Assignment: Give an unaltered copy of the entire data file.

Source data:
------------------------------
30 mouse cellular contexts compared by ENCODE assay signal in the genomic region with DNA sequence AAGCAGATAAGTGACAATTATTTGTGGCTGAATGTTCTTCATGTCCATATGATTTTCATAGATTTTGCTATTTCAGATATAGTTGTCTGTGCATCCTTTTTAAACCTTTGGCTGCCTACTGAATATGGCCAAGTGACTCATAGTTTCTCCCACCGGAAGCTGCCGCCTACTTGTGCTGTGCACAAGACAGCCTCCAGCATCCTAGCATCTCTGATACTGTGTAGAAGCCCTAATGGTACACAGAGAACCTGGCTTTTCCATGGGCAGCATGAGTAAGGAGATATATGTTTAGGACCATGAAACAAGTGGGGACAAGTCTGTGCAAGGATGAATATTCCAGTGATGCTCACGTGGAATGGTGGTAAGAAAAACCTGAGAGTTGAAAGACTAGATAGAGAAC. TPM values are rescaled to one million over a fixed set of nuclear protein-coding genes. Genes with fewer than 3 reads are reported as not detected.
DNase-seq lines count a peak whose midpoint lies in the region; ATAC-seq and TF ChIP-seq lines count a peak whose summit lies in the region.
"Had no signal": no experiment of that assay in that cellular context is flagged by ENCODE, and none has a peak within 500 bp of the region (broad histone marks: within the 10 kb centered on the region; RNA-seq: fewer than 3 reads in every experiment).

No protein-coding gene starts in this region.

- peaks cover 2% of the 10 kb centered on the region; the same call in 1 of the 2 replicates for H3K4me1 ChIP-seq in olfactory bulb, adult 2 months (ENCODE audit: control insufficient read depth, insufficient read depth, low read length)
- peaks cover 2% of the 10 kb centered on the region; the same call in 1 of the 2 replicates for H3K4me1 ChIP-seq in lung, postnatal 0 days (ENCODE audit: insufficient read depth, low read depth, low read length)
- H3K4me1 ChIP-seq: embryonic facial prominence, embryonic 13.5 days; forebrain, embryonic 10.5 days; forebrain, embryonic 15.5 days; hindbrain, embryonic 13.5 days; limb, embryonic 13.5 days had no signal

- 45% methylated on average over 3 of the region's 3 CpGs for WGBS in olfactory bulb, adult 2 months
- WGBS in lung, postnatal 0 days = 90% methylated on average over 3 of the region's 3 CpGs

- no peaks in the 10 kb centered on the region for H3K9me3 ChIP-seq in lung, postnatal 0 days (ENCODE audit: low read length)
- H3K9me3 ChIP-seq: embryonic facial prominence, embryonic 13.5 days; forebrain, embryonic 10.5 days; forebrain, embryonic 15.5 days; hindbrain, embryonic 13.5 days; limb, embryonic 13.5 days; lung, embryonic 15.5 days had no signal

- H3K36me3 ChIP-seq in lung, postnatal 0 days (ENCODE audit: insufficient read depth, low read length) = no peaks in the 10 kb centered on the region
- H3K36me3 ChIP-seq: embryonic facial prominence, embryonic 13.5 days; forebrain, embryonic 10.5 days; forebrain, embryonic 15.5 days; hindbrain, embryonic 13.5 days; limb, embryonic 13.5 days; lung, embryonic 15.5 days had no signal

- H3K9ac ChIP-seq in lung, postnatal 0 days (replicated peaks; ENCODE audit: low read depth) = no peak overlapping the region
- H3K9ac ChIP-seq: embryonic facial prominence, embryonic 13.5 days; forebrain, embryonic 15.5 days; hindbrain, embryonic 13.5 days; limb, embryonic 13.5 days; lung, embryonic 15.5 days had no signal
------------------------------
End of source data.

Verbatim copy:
30 mouse cellular contexts compared by ENCODE assay signal in the genomic region with DNA sequence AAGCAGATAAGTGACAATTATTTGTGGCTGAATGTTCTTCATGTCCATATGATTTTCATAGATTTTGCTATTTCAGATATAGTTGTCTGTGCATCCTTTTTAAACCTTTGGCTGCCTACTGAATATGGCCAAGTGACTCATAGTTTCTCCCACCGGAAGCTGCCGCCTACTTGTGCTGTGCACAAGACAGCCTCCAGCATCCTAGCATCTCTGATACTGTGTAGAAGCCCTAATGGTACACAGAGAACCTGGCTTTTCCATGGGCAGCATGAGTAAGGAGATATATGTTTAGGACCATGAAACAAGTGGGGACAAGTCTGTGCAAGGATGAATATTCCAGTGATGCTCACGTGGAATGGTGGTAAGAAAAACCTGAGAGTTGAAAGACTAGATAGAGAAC. TPM values are rescaled to one million over a fixed set of nuclear protein-coding genes. Genes with fewer than 3 reads are reported as not detected.
DNase-seq lines count a peak whose midpoint lies in the region; ATAC-seq and TF ChIP-seq lines count a peak whose summit lies in the region.
"Had no signal": no experiment of that assay in that cellular context is flagged by ENCODE, and none has a peak within 500 bp of the region (broad histone marks: within the 10 kb centered on the region; RNA-seq: fewer than 3 reads in every experiment).

No protein-coding gene starts in this region.

- peaks cover 2% of the 10 kb centered on the region; the same call in 1 of the 2 replicates for H3K4me1 ChIP-seq in olfactory bulb, adult 2 months (ENCODE audit: control insufficient read depth, insufficient read depth, low read length)
- peaks cover 2% of the 10 kb centered on the region; the same call in 1 of the 2 replicates for H3K4me1 ChIP-seq in lung, postnatal 0 days (ENCODE audit: insufficient read depth, low read depth, low read length)
- H3K4me1 ChIP-seq: embryonic facial prominence, embryonic 13.5 days; forebrain, embryonic 10.5 days; forebrain, embryonic 15.5 days; hindbrain, embryonic 13.5 days; limb, embryonic 13.5 days had no signal

- 45% methylated on average over 3 of the region's 3 CpGs for WGBS in olfactory bulb, adult 2 months
- WGBS in lung, postnatal 0 days = 90% methylated on average over 3 of the region's 3 CpGs

- no peaks in the 10 kb centered on the region for H3K9me3 ChIP-seq in lung, postnatal 0 days (ENCODE audit: low read length)
- H3K9me3 ChIP-seq: embryonic facial prominence, embryonic 13.5 days; forebrain, embryonic 10.5 days; forebrain, embryonic 15.5 days; hindbrain, embryonic 13.5 days; limb, embryonic 13.5 days; lung, embryonic 15.5 days had no signal

- H3K36me3 ChIP-seq in lung, postnatal 0 days (ENCODE audit: insufficient read depth, low read length) = no peaks in the 10 kb centered on the region
- H3K36me3 ChIP-seq: embryonic facial prominence, embryonic 13.5 days; forebrain, embryonic 10.5 days; forebrain, embryonic 15.5 days; hindbrain, embryonic 13.5 days; limb, embryonic 13.5 days; lung, embryonic 15.5 days had no signal

- H3K9ac ChIP-seq in lung, postnatal 0 days (replicated peaks; ENCODE audit: low read depth) = no peak overlapping the region
- H3K9ac ChIP-seq: embryonic facial prominence, embryonic 13.5 days; forebrain, embryonic 15.5 days; hindbrain, embryonic 13.5 days; limb, embryonic 13.5 days; lung, embryonic 15.5 days had no signal